Our biggest mistake, quite simply, was that we didn’t understand that the quality of the buying process was not ensured from all angles at the first stage.

The technical problem was that the site didn’t perform the same on all operating systems and browsers, and because we neglected simple checks, only 20% of traffic went through the funnel as expected.

Another error we discovered concerns our infrastructure. When we launched SaferVPN we wanted to do it quickly, and a PHP stack was the fastest way with a legacy system.

We didn’t want to put the website on a CMS or some other cutting edge technology because we had to give up some control, which we weren’t ready to do at the time. Now that we look back, this urge to exercise full control over the entire spectrum of the company’s resources was a huge mistake.

Even though we sought out proprietary and in-house solutions several years later with great success, in these early stages we were essentially relying on an untested foundation that could not support agility, efficiency, or maintenance. easy.

Before the launch of the new site, we had an average of 80 to 100 new customers per day. It turned out to be unsustainable after our poor launch, and the resumption and eclipse of our initial conversion benchmarks took longer than we thought we could stay in business.

Eight long brutal months of repairing pages, process and trust to achieve the over 400% organic growth we can now claim.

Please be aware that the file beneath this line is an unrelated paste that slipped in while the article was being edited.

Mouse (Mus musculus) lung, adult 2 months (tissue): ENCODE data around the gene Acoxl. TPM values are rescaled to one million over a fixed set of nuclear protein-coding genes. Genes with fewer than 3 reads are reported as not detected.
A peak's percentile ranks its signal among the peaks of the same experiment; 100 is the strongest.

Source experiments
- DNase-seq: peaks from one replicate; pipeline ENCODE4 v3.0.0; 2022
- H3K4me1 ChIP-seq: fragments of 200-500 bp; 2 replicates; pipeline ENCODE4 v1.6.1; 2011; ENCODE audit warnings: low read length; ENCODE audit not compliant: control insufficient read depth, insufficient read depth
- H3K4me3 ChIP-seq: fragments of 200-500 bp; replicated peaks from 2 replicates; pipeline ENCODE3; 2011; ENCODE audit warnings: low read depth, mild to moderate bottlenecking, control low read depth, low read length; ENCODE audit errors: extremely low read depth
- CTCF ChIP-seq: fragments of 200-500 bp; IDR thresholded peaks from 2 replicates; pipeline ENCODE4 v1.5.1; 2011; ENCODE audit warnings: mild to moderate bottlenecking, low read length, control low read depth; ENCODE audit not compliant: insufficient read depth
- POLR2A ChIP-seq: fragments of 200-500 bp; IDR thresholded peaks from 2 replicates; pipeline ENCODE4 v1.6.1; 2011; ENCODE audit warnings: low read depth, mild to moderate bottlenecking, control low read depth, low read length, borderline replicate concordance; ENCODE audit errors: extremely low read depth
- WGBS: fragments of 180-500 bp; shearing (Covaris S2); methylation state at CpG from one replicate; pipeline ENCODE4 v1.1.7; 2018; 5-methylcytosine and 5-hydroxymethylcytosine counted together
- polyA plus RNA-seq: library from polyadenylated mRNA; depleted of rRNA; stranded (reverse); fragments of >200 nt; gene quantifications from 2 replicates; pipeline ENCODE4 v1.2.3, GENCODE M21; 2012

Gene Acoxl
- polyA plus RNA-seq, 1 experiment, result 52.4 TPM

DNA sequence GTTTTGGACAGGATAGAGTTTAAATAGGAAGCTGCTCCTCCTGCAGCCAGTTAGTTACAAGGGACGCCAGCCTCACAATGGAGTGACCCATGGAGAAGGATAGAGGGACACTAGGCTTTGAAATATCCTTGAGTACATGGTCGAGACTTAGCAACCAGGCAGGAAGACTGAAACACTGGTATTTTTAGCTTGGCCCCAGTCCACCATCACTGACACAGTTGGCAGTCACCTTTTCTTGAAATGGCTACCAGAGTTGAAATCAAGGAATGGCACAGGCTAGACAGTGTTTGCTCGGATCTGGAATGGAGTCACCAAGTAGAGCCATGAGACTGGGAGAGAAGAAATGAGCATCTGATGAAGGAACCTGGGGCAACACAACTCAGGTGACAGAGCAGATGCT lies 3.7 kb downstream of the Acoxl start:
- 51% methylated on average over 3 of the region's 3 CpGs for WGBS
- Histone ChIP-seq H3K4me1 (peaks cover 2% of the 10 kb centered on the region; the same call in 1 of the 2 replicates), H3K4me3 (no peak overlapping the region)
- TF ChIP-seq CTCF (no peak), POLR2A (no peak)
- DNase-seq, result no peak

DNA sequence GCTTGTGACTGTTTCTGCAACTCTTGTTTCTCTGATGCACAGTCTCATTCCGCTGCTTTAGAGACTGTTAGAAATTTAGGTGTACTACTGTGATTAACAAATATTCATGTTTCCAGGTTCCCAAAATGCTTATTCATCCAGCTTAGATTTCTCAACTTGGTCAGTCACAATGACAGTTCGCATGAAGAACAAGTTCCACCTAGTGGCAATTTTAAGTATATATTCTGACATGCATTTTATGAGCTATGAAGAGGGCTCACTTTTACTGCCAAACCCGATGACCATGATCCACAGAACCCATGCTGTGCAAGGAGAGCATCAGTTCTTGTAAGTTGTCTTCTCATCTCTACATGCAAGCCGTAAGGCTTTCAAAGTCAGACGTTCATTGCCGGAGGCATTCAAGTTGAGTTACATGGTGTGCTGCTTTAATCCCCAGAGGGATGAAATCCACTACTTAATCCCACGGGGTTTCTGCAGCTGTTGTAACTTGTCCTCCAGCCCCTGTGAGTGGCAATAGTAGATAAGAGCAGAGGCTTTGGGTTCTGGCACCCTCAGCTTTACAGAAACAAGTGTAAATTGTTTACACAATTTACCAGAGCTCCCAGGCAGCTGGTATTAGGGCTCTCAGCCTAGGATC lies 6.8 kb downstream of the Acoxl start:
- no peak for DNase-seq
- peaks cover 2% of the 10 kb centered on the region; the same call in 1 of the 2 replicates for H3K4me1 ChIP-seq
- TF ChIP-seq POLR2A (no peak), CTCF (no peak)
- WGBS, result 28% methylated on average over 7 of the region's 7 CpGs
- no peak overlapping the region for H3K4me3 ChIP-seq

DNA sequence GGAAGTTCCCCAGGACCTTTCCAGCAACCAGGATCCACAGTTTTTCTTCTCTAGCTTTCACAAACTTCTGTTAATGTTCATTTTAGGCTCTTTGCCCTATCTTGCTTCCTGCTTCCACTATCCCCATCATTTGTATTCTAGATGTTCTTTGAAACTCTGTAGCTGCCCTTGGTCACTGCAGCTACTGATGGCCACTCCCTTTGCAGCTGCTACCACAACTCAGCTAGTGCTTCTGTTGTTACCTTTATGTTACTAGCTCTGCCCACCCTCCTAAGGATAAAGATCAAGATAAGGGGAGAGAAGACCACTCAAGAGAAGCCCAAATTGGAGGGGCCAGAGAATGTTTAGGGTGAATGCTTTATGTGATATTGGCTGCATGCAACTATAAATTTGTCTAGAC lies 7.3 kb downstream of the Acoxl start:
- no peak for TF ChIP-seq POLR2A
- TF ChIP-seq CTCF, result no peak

An obituary not quite

To regain that traction and get out of the crater we created after our massive site hit Google like a digital asteroid, we had to go to an extreme effort to implement processes that should have been there months ago, like proper quality control, deliberate and careful installation. new website pages, and the implementation of a CMS. And oneAll of this had to be done at the same time as everything we had to deal with on normal working days.

Fortunately, we can say that we survived this time when our sales funnel was literally decimated, paid off our tech debt, and came out stronger than ever.

This year, we launched our own in-house CMS, which allowed my current company, Perimeter 81, to speed up page delivery, reduce the load on the development team, and give the marketing team new impressive abilities to directly drive success.

We have also hired a QA team and we don’t launch any page without the proper QA review. This allowed us to turn around our initial mistake and resulted in the success of larger, large-scale projects.

By their nature, startups are able to scale quickly. However, that doesn’t mean they should always. It can be tempting to race for income quickly. We’ve learned that when you want to build something great, you have to start with a good plan – a plan that you review and continually adjust as it comes to life.

The lesson learned for the founders is something that seems obvious at first glance, but can be difficult to avoid in practice. Do things incrementally, build from an organized place, and know that every interaction and intention in your product has the capacity to make or break the customer experience, from website to platform, from payments to UTMs.

The advice to be the first in the App Store or to test your product “live” in the market is true to some extent, but the clichés lack practicality, and we’ve learned it the hard way.

Published March 16, 2021 – 09:38 UTC